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Why the OPEC+ Agreement is Good for the Oil Market

The oil market is selling off on the news that OPEC+[i] will raise production by 400,000 barrels per day in August. The cartel also acquiesced to the United Arab Emirates’ demand that OPEC adjust its baseline production number.

Despite the selloff, I think this could be a good outcome for crude oil. I saw the possibility of a fractured OPEC+ as a big risk to the oil market. The UAE argued that it had been shouldering an unfair share of OPEC’s production cuts. Before the July 18 agreement, it appeared that OPEC+ and the UAE had reached a stalemate, and tensions were rising. The last time the cartel fell apart, in March 2020, production flooded the market and crashed oil prices. With this agreement, OPEC+ appears to have regained control of the oil market, and I believe this development should be largely neutral for oil prices (absent other external influences).

What might the agreement mean for oil production?

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OPEC+ agreed to increase the UAE's baseline production number to 3.5 million barrels per day from 3.2 million barrels per day. It also adjusted the baseline numbers for Saudi Arabia, Russia, Kuwait, and Iraq starting in May next year. The adjustment does not mean the UAE will raise production by 300,000 barrels per day next month—rather, we expect the UAE to gradually ramp up in line with OPEC+’s plan to raise production by approximately 400,000 to 450,000 barrels/day each month until September 2022, when the cartel expects all of the COVID-19 cuts to be back online. OPEC+ cancelled its August meeting, but said it would continue to monitor the market and could slow production increases if demand is weak.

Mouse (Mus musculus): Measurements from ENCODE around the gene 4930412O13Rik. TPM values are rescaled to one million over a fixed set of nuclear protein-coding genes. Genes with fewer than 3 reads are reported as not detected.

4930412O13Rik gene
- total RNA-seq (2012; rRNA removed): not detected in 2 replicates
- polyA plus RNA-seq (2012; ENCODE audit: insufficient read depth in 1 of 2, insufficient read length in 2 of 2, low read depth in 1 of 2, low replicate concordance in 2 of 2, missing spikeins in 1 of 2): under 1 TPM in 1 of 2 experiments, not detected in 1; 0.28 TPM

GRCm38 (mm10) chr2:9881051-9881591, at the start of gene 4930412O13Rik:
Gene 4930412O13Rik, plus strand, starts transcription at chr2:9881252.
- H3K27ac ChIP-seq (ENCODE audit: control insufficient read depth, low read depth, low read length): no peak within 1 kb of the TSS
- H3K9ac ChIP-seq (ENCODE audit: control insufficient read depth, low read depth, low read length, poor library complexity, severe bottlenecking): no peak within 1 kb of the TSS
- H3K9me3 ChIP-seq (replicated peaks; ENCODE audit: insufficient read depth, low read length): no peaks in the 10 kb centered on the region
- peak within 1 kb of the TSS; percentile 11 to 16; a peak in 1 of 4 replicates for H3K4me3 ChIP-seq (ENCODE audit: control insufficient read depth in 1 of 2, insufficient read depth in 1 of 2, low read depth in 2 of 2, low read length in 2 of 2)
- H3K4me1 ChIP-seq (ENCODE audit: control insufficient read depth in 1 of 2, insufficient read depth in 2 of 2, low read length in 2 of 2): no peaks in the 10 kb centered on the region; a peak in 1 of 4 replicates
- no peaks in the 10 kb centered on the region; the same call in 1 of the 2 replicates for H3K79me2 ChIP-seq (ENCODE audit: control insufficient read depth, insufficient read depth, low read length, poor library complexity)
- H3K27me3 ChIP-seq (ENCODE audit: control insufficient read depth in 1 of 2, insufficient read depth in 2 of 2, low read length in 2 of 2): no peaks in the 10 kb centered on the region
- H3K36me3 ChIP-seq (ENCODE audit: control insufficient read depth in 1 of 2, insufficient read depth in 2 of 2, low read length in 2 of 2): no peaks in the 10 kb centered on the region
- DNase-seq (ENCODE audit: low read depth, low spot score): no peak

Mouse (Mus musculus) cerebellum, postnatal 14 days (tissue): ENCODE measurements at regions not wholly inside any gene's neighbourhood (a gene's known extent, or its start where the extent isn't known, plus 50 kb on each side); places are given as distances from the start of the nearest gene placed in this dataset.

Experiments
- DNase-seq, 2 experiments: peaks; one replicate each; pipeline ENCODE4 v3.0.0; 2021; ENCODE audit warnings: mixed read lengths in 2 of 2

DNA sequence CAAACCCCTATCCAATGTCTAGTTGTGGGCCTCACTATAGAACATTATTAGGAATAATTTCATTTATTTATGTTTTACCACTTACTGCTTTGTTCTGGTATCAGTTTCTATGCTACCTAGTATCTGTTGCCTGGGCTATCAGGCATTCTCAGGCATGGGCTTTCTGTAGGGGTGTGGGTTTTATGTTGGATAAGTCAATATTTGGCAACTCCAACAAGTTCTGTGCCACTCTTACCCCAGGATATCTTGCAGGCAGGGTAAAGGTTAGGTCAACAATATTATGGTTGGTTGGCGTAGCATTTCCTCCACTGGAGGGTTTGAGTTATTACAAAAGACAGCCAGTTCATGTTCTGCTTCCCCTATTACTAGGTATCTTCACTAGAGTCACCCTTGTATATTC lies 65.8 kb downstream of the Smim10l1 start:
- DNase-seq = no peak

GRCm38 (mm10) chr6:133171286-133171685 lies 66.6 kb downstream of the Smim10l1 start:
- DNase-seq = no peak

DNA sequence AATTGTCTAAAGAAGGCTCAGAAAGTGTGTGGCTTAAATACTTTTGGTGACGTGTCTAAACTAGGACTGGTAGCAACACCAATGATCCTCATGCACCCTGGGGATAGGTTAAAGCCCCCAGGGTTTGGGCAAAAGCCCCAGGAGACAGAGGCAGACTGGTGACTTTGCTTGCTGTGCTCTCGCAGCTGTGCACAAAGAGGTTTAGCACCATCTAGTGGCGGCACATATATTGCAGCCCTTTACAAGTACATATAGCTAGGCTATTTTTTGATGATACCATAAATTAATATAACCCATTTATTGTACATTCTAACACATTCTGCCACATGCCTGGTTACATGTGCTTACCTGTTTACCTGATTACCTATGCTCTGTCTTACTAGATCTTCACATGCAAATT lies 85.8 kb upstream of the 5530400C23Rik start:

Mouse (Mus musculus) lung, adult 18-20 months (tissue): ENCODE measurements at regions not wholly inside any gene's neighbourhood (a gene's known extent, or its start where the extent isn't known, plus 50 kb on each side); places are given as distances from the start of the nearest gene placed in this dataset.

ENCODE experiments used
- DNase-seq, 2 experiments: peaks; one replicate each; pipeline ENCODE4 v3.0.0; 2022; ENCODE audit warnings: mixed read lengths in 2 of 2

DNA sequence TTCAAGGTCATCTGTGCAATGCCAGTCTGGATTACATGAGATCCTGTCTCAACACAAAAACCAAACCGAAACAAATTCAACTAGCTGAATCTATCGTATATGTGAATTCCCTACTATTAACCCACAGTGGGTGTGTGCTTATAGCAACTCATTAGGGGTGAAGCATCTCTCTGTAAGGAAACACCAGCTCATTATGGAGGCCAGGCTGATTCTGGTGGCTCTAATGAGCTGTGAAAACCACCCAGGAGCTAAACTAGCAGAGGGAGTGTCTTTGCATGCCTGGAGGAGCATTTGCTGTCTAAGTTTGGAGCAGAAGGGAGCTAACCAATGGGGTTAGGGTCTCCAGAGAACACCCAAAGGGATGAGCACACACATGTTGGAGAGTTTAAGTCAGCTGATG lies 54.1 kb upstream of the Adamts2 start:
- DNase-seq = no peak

Demand is the variable to watch

Now that OPEC’s relationship issues appear to be out of the way, I think demand will be the key variable to watch. Oil demand has not snapped back the way some prognosticators had hoped, due in part to the spread of the COVID-19 delta variant, the slow global vaccine rollout and still-depressed air travel. The OPEC+ truce shows that the cartel is still working and should continue to manage the oil market. However, the fade of the reflation trade as well as renewed demand concerns may weigh on oil prices longer term.

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[i] OPEC+ is a group of oil-producing countries comprised of the 14 members of the Organization of Petroleum Exporting Countries (OPEC), and 10 non-OPEC members.

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This blog post is provided for informational purposes only and should not be construed as investment advice. Any opinions or forecasts contained herein reflect the subjective judgments and assumptions of the authors only and do not necessarily reflect the views of Loomis, Sayles & Company, L.P. This information is subject to change at any time without notice.

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About the Authors

Loomis Sayles analysts are career professionals who offer deep knowledge and experience in a diversity of global asset classes and market sectors. These dedicated experts provide the insight essential to supporting our portfolio management teams across a wide range of investment strategies.

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